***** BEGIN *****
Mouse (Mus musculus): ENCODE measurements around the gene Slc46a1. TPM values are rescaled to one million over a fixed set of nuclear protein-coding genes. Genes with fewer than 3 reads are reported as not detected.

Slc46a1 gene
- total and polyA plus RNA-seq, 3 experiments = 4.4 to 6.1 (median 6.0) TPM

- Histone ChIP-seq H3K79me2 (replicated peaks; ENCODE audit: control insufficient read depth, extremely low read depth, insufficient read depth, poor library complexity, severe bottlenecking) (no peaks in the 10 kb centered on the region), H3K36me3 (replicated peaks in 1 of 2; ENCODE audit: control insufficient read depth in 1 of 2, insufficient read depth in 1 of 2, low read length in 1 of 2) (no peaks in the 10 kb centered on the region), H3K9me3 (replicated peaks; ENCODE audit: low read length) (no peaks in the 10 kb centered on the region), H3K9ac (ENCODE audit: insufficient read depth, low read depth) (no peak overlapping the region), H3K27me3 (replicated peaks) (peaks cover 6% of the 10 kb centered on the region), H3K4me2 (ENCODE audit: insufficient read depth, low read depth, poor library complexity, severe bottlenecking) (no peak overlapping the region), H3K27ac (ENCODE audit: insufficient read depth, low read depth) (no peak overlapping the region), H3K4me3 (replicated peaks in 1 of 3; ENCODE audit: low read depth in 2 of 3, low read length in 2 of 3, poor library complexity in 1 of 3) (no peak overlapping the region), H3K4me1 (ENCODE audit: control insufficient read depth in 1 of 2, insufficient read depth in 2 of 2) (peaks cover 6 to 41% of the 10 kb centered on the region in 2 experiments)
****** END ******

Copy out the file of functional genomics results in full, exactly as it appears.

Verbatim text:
Mouse (Mus musculus): ENCODE measurements around the gene Slc46a1. TPM values are rescaled to one million over a fixed set of nuclear protein-coding genes. Genes with fewer than 3 reads are reported as not detected.

Slc46a1 gene
- total and polyA plus RNA-seq, 3 experiments = 4.4 to 6.1 (median 6.0) TPM

- Histone ChIP-seq H3K79me2 (replicated peaks; ENCODE audit: control insufficient read depth, extremely low read depth, insufficient read depth, poor library complexity, severe bottlenecking) (no peaks in the 10 kb centered on the region), H3K36me3 (replicated peaks in 1 of 2; ENCODE audit: control insufficient read depth in 1 of 2, insufficient read depth in 1 of 2, low read length in 1 of 2) (no peaks in the 10 kb centered on the region), H3K9me3 (replicated peaks; ENCODE audit: low read length) (no peaks in the 10 kb centered on the region), H3K9ac (ENCODE audit: insufficient read depth, low read depth) (no peak overlapping the region), H3K27me3 (replicated peaks) (peaks cover 6% of the 10 kb centered on the region), H3K4me2 (ENCODE audit: insufficient read depth, low read depth, poor library complexity, severe bottlenecking) (no peak overlapping the region), H3K27ac (ENCODE audit: insufficient read depth, low read depth) (no peak overlapping the region), H3K4me3 (replicated peaks in 1 of 3; ENCODE audit: low read depth in 2 of 3, low read length in 2 of 3, poor library complexity in 1 of 3) (no peak overlapping the region), H3K4me1 (ENCODE audit: control insufficient read depth in 1 of 2, insufficient read depth in 2 of 2) (peaks cover 6 to 41% of the 10 kb centered on the region in 2 experiments)